Tour clearly gets points for using a dummy. John Cobb showed, for example, that the incremental drag from a seat post is much different with a rider on the bike than without: without a rider, a bladed post may be best, while with a rider on the bike you want a wider post to fill on some of the gap between the rider's legs. One of the most prominent features of an "aero" bike is the seat post, and it's important a rider be on the bike to properly evaluate that. A real human would be best, but of course real humans can't be relied upon to hold a given position from one bike to another. So the dummy is the best solution. Cervelo, for example, specifically created a dummy of Dave Zabriskie, well known for his superb time trial position, for evaluating time trial frames. The principal downside of the dummy is it is, like the cables, another source of variability: the position will not be perfectly matched, and the articulated stem has drag which depends on its angle. Even a 1 mm difference in head and position could shift CdA by as much as 0.0004 m² (approximately 0.1% total wind drag), assuming incremental Cd of around 1 and a 40 cm shoulder width.

Next cables: I understand why Tour left the cables off. Cables move and their length isn't well defined. You could test a bike to high precision, swap out the cable housings, and then get a statistically significant difference. But cables are an important component of wind drag. Cylinders have a coefficient of drag of approximately 1. So, for example, 20 cm of 5 mm cable, perpendicular to the wind, have a CdA of 0.001 m². This compares to a typical CdA of 0.32 m² (taking the Tour result and adding 0.01 m² for a helmet). So this cable can be around 0.3% of total wind drag, closer to 1% of total bike drag (not counting the rider). If every bike had the same cable set-up, omitting cables would make sense, but aero frames usually have internally routed cables, and there are different strategies for cable entry. For example, the recently disclosed Specialized Verge is notable for its sloppy cables surrounding its carefully sculpted head tube. So points to VeloNews for including cables.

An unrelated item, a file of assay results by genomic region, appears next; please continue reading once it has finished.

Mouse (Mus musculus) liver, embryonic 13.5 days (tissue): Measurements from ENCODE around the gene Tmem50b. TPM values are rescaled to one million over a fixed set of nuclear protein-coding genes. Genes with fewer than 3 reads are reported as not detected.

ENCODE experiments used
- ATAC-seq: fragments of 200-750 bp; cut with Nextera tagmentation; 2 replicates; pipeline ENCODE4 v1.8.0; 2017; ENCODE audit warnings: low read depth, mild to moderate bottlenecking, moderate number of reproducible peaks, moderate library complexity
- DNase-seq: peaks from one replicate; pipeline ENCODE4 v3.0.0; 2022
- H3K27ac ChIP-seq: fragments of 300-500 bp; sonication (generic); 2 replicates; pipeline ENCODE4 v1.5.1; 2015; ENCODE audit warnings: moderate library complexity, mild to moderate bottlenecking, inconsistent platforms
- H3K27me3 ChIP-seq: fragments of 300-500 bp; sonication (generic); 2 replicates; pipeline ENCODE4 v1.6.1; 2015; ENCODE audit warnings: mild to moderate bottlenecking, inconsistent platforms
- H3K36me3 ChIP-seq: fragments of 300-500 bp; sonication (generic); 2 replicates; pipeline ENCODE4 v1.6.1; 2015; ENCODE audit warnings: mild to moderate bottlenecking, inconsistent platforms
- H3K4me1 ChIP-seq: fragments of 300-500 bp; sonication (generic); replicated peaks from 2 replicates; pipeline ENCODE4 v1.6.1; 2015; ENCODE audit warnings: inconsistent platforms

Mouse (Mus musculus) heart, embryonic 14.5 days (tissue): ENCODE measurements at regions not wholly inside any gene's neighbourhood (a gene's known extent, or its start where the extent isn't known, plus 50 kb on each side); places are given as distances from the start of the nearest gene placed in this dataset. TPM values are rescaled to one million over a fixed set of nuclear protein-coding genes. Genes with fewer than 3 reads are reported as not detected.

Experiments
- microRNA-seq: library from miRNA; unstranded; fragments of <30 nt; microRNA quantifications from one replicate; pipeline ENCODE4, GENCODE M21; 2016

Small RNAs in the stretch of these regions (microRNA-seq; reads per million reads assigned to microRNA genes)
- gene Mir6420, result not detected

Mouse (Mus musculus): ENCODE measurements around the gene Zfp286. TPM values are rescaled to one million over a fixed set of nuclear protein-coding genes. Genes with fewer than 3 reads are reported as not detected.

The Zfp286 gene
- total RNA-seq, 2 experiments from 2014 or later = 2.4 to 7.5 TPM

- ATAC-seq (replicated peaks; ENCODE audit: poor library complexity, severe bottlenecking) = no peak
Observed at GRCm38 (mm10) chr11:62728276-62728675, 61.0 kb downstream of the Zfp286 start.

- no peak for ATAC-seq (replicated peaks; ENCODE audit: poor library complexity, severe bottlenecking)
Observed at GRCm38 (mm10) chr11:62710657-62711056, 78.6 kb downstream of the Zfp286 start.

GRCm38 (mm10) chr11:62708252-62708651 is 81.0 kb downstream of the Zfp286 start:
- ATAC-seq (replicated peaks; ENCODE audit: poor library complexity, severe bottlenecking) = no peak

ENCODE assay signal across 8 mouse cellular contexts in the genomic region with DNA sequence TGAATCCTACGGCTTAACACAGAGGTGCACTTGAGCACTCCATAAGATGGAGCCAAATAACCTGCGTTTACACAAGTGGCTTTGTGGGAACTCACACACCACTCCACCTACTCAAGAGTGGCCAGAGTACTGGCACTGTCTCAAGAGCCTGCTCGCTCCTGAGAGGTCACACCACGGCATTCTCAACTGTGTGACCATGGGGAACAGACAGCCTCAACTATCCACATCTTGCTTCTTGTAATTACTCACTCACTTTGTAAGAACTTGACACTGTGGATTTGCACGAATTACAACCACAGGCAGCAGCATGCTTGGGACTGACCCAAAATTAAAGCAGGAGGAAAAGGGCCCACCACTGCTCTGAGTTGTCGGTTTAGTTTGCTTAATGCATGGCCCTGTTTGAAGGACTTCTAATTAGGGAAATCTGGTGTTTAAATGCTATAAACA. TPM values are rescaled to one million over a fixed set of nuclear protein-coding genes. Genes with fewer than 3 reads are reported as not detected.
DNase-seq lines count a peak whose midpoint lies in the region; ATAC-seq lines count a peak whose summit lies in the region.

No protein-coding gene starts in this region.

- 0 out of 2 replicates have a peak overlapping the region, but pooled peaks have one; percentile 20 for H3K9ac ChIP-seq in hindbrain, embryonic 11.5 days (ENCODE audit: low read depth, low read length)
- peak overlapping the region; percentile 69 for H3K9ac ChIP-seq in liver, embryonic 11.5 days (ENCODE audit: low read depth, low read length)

If you're going to use bar tape, use the same for each bike, preferably something minimal like Benotto. For example, the VeloNews article specifically notes the fat, padded handlebar tape on the Felt may have hurt its low-yaw performance. As I've discussed, low-yaw is the most common condition for the wind, so this may have a significant affect in how the Felt is evaluated. Handlebar tape is trivial to swap.

Not really addressed in these articles (at least from what I can tell; I don't read much German, although it's pretty easy to decode such words as "windkanaltest") is size selection. Different bikes follow different stack-reach trajectories. If the dummy is perfectly matched to the Cervelo, for example, it is unlikely any of the sizes of the other bikes will have the same stack & reach. So a decision would need to be made: do I pick the bike with the closest match in stack, the closest match in reach, or some combination? Or do I match something different, like effective top tube length or frame "size"? At some point I need to make a decision: which of two relatively similarly matched frames do I choose? Typically a larger frame will have more wind resistance than a smaller one, so this decision affects results.